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Avoid these Cooking Oils that Destroys Your Health

Lot of people think that anything labeled as vegetable oil is good for the health. Well, most of them labeled as “vegetable oil” is heavily refined soybean oil (processed under high heat, pressure, and industrial solvents, such as hexane). Sometimes it may also be heavily refined cottonseed, safflower, corn, grapeseed, or other oils too.

In most instances, processed oils are not healthy for you. If you buy processed food or deep fried food, you can usually be certain that these unhealthy oils are used to prepare your foods (or worse, it may use hydrogenated versions of these oils… aka – trans fats). You may have also bought some of these oils for your own cooking or baking at home.

The problem with soybean oil, cottonseed oil, corn oil, safflower oil, and other similar so called vegetable oils is that they are mostly composed of polyunsaturated fats, the most highly reactive type of fat, which leaves them prone to oxidation and free radical production when exposed to heat and light. Processed polyunsaturated oils are the most inflammatory in our bodies because of their high reactivity to heat and light. This inflammation causes many of our internal problems to develop such as heart disease, cancer, and other degenerative diseases.

REMEMBER!

It’s ok if polyunsaturated fat source isn’t processed such as in whole foods like various nuts and seeds. In that case it’s usually not inflammatory (as long as it’s not been exposed to high heat) and nuts are usually a great source of healthy polyunsaturated fats. Omega-6 and omega-3 fatty acids are both polyunsaturated, and a healthy balance of approx 1:1 to 3:1 ratio of omega-6 to omega-3 is considered healthiest.

Your best choice is to choose raw nuts and seeds whenever possible to avoid the oxidation of polyunsaturated fats that can occur during roasting of nuts and seeds. Keep in mind that some nuts are mostly monounsaturated, (for example, macadamias). So the issue of roasted vs raw nuts is less of an issue for highly monounsaturated nuts.

However, all of the vegetable oils listed above are generally heavily refined during processing, so that makes them already inflammatory before you even cook with them which means it does even more damage to your health.

Here’s the actual order of stability of a type of fat under heat and light (from least stable to most stable):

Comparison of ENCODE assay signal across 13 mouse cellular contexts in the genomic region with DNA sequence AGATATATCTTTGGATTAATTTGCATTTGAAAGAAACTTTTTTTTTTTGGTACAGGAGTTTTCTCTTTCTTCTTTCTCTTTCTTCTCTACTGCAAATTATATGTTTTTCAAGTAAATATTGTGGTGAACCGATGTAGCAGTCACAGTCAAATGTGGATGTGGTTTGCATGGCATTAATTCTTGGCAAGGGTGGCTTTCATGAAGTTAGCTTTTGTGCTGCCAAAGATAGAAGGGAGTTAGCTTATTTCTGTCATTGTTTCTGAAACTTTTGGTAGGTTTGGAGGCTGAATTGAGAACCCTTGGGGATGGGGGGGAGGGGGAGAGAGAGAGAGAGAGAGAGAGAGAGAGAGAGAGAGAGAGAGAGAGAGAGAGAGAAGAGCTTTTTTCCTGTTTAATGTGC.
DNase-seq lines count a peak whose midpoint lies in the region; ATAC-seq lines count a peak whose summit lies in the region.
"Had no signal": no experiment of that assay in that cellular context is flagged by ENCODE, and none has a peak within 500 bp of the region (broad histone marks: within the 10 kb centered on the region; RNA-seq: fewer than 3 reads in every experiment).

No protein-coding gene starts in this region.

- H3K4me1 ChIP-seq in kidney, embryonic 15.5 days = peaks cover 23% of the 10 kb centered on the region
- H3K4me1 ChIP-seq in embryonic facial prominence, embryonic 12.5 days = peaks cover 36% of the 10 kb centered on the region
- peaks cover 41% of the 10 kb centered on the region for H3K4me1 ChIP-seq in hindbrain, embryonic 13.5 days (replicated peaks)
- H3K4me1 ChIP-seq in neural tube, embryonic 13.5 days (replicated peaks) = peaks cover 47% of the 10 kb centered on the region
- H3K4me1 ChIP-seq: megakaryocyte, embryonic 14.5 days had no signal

1. polyunsaturated 2. monounsaturated 3. saturated

Saturated fats are actually the healthiest oils to cook with!

Why? Simply because they are much more stable in cooking conditions and less inflammatory than polyunsaturated oils with cooking. This is why tropical oils such as palm and coconut oils are best for cooking… they have very little polyunsaturates and are mostly composed of natural saturated fats which are the least reactive to heat/light and therefore the least inflammatory in your body from cooking use.

That’s also why natural butter, not margarine, is one of the best fats for cooking. This all goes directly against what you hear in mainstream health talk because most health professionals don’t truly understand the biochemistry of fats, and falsely believe that saturated fats are bad for you. When in fact, they are actually neutral in most instances and saturated fats from tropical oils are actually good for you as they contain mostly medium chain triglycerides (MCTs) which are lacking in most people’s diets.

To summarize, your best cooking or baking fats are generally butter or tropical oils such as palm or coconut oil. Olive oil (extra virgin preferably) is good for lower cooking temps as it’s mostly monounsaturated, which means it is moderately stable. The mostly polyunsaturated oils such as soybean, corn, grapeseed, cottonseed, safflower, etc, are the least healthy for cooking or baking.

My choices for top healthy cooking oils that I use:

* Virgin Coconut Oil – very stable at med-high temps and healthy fats

* Extra Virgin Olive Oil – only for low temp cooking

* Real Butter – grass fed butter is actually healthy and contains important nutrients like vitamin K2, omega-3’s, and CLA. Kerrygold is a popular brand of Irish butter that’s grass-fed and readily available in most grocery stores

We should keep in mind that trying to minimize our cooking with oils can help to reduce overall calories. Cooking with oils in moderation is good and can actually help satisfy your appetite more but be careful not to overdo it as the calories can add up fast.

So enjoy your coconut oil, grass-fed butter, and delicious extra-virgin olive oils knowing that you’re doing your body GOOD! But just make sure to stay FAR AWAY from dangerous inflammatory vegetable oils like soybean oil, corn oil, and cottonseed oils which are used in so many processed foods these days.

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